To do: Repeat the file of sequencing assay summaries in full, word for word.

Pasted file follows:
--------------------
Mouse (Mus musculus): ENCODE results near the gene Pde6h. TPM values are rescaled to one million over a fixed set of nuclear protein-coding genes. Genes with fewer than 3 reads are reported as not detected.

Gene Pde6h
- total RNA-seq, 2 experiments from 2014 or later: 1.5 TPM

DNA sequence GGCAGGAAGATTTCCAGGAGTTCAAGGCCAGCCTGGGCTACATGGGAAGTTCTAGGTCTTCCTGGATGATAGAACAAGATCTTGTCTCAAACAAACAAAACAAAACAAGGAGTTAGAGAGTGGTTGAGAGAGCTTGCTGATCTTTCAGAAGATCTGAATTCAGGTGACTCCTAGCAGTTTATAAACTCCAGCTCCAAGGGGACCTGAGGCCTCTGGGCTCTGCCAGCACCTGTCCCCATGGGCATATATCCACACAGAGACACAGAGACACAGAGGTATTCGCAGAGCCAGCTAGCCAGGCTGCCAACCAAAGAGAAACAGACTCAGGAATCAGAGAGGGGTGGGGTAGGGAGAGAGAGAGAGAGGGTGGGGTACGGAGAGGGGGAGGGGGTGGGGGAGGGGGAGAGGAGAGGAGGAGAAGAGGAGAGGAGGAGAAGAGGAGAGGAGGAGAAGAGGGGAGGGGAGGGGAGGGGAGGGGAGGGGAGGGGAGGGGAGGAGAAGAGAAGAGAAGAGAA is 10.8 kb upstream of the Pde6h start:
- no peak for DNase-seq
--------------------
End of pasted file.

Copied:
Mouse (Mus musculus): ENCODE results near the gene Pde6h. TPM values are rescaled to one million over a fixed set of nuclear protein-coding genes. Genes with fewer than 3 reads are reported as not detected.

Gene Pde6h
- total RNA-seq, 2 experiments from 2014 or later: 1.5 TPM

DNA sequence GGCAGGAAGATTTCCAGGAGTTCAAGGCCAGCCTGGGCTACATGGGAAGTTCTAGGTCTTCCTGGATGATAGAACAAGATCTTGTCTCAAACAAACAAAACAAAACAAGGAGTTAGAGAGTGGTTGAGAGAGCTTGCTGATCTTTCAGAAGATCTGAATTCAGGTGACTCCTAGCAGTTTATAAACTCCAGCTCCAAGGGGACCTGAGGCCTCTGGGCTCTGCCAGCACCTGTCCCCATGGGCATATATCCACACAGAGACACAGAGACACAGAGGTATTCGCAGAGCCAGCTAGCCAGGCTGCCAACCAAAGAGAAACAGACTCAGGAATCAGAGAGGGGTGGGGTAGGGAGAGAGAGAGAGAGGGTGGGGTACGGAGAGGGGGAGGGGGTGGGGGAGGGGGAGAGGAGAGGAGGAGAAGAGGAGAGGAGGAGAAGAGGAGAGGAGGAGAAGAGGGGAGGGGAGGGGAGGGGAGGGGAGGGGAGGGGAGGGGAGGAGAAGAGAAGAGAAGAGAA is 10.8 kb upstream of the Pde6h start:
- no peak for DNase-seq